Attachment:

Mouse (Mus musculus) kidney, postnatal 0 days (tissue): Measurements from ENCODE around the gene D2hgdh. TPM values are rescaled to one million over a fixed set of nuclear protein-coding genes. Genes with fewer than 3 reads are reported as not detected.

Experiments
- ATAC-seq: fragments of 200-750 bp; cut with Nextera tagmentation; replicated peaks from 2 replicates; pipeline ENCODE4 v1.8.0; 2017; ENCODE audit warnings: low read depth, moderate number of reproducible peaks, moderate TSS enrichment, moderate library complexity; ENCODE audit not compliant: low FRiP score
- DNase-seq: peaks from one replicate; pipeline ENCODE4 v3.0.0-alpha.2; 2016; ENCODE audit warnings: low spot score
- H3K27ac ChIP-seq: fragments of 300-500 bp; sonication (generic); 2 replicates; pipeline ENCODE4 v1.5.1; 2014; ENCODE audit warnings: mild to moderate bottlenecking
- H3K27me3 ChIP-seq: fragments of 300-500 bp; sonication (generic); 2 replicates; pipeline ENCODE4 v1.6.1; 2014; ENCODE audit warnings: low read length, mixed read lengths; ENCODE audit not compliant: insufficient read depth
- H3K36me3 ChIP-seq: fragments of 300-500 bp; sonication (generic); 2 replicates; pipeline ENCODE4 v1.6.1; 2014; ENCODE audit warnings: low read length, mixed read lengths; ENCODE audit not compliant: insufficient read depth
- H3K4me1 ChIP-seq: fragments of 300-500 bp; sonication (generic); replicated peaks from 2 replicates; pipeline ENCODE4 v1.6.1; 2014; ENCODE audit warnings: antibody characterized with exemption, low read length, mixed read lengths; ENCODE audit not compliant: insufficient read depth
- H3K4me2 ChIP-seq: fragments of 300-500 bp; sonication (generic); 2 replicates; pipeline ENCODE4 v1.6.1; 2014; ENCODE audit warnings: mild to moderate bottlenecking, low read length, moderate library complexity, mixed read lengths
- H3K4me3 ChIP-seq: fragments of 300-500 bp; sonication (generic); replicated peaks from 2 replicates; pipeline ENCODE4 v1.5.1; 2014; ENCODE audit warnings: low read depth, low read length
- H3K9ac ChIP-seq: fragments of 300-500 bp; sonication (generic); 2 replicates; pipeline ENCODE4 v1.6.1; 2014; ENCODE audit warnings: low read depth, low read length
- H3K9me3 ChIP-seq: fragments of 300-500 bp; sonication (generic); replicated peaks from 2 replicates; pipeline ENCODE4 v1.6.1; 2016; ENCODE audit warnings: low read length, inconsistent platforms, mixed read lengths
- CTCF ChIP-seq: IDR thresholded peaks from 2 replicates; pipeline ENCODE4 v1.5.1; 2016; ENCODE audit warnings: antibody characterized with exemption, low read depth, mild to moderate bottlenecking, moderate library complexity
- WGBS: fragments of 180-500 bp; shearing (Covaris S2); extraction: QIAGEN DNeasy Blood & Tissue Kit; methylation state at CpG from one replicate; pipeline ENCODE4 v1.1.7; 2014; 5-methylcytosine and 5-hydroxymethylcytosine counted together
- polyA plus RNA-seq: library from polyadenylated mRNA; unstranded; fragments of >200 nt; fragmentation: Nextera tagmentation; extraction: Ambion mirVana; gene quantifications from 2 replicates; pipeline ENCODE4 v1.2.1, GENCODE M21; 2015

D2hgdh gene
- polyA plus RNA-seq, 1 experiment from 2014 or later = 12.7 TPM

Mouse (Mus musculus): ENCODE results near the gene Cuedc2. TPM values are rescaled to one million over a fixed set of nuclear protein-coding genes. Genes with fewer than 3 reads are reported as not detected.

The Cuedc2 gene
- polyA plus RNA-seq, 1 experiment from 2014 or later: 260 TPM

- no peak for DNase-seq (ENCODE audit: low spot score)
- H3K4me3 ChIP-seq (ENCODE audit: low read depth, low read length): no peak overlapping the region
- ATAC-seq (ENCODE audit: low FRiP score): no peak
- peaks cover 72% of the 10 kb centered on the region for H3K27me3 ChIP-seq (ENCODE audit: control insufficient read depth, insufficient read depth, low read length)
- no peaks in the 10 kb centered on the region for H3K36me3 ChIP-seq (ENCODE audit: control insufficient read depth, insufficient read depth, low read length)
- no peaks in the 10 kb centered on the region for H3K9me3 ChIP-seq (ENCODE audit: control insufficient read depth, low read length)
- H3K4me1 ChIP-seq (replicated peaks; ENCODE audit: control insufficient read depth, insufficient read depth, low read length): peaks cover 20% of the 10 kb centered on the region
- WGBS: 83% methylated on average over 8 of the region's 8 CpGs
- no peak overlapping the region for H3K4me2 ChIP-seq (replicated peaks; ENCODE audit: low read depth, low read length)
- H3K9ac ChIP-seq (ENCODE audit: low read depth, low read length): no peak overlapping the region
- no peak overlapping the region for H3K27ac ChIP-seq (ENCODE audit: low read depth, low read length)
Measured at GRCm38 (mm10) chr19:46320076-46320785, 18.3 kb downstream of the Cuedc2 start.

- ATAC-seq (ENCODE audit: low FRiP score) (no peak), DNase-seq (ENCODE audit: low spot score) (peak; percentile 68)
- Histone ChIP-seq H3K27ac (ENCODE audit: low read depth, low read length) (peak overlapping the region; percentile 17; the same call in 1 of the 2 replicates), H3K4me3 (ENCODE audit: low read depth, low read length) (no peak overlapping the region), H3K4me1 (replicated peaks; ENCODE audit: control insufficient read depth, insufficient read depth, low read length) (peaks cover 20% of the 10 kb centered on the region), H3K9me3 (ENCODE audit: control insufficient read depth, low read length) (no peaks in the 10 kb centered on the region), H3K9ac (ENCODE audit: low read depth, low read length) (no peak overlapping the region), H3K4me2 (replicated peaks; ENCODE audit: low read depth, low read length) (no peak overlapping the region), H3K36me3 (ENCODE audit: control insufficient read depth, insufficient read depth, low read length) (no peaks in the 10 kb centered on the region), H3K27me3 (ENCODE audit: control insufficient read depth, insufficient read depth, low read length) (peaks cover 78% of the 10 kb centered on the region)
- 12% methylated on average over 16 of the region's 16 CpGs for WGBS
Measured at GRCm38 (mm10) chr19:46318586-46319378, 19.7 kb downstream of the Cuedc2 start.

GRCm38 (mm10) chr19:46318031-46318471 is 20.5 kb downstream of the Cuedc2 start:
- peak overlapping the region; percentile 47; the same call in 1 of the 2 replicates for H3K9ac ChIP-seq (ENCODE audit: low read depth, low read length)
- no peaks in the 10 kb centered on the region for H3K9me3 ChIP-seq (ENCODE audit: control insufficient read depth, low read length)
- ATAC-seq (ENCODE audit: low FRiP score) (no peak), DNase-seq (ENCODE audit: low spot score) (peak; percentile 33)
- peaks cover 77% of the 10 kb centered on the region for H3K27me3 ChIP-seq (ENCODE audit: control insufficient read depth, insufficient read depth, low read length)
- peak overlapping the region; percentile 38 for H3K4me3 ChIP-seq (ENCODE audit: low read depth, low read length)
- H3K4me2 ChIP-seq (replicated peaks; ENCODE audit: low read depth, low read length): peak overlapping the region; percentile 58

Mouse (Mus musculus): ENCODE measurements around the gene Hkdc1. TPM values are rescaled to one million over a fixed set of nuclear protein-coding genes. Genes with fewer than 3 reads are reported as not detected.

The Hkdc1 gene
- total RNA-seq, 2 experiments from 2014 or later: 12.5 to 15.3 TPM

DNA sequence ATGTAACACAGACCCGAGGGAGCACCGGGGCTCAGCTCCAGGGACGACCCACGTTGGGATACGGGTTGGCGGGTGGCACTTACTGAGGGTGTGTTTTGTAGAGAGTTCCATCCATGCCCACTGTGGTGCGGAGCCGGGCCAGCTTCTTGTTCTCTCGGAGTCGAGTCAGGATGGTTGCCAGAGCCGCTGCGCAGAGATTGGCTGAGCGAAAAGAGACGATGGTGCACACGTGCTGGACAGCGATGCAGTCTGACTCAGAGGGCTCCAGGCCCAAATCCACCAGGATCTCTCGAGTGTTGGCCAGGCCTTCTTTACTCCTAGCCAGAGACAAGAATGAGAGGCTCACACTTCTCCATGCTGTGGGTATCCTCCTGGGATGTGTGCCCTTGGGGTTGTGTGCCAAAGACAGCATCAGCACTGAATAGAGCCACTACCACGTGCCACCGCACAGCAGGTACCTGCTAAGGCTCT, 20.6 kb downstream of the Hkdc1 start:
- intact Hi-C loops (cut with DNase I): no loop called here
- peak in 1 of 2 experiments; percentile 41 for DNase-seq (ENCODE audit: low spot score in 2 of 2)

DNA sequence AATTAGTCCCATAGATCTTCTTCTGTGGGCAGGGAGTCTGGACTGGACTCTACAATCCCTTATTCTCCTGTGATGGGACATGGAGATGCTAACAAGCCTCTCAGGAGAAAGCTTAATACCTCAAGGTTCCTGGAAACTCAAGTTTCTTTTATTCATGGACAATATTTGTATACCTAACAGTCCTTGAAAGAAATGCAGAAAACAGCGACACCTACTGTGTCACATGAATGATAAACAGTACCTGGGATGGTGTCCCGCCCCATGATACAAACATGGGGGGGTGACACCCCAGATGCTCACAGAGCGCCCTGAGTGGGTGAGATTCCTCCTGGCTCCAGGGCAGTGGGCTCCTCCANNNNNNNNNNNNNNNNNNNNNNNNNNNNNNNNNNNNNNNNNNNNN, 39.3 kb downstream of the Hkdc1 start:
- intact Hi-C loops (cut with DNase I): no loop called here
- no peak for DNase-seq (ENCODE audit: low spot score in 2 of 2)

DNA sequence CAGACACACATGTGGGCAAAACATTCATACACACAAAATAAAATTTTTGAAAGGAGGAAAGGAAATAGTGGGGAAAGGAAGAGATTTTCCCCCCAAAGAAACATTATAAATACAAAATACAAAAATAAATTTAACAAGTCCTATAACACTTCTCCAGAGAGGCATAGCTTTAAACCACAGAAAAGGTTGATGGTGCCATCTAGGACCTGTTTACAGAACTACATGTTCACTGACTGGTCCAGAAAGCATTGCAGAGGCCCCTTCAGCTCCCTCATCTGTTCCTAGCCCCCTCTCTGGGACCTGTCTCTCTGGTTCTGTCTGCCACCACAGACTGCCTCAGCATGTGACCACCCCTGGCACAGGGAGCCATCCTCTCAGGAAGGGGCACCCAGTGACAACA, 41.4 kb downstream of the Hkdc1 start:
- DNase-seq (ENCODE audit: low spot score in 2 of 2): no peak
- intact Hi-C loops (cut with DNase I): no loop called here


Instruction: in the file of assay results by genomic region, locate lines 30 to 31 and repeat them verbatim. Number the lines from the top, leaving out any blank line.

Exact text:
- H3K9ac ChIP-seq (ENCODE audit: low read depth, low read length): no peak overlapping the region
- no peak overlapping the region for H3K27ac ChIP-seq (ENCODE audit: low read depth, low read length)